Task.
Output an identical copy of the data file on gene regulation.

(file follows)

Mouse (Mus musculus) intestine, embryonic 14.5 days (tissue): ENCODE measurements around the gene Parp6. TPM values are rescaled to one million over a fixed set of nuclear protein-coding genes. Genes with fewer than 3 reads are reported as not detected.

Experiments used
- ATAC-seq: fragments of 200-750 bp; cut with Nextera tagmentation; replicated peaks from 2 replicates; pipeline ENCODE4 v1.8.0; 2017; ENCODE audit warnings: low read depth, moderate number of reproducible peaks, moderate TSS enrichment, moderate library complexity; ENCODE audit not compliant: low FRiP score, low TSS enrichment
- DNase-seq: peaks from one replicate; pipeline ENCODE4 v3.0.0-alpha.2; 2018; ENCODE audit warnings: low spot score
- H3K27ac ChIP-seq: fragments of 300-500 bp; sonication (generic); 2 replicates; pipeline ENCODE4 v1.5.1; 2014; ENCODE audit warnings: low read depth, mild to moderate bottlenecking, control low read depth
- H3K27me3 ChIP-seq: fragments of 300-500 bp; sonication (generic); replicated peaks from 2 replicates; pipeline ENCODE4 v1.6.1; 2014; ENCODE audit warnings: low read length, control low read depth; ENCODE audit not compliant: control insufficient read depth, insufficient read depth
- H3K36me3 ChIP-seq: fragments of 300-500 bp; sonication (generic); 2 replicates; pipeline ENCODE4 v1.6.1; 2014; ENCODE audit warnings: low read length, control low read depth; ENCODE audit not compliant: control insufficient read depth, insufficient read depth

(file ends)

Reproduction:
Mouse (Mus musculus) intestine, embryonic 14.5 days (tissue): ENCODE measurements around the gene Parp6. TPM values are rescaled to one million over a fixed set of nuclear protein-coding genes. Genes with fewer than 3 reads are reported as not detected.

Experiments used
- ATAC-seq: fragments of 200-750 bp; cut with Nextera tagmentation; replicated peaks from 2 replicates; pipeline ENCODE4 v1.8.0; 2017; ENCODE audit warnings: low read depth, moderate number of reproducible peaks, moderate TSS enrichment, moderate library complexity; ENCODE audit not compliant: low FRiP score, low TSS enrichment
- DNase-seq: peaks from one replicate; pipeline ENCODE4 v3.0.0-alpha.2; 2018; ENCODE audit warnings: low spot score
- H3K27ac ChIP-seq: fragments of 300-500 bp; sonication (generic); 2 replicates; pipeline ENCODE4 v1.5.1; 2014; ENCODE audit warnings: low read depth, mild to moderate bottlenecking, control low read depth
- H3K27me3 ChIP-seq: fragments of 300-500 bp; sonication (generic); replicated peaks from 2 replicates; pipeline ENCODE4 v1.6.1; 2014; ENCODE audit warnings: low read length, control low read depth; ENCODE audit not compliant: control insufficient read depth, insufficient read depth
- H3K36me3 ChIP-seq: fragments of 300-500 bp; sonication (generic); 2 replicates; pipeline ENCODE4 v1.6.1; 2014; ENCODE audit warnings: low read length, control low read depth; ENCODE audit not compliant: control insufficient read depth, insufficient read depth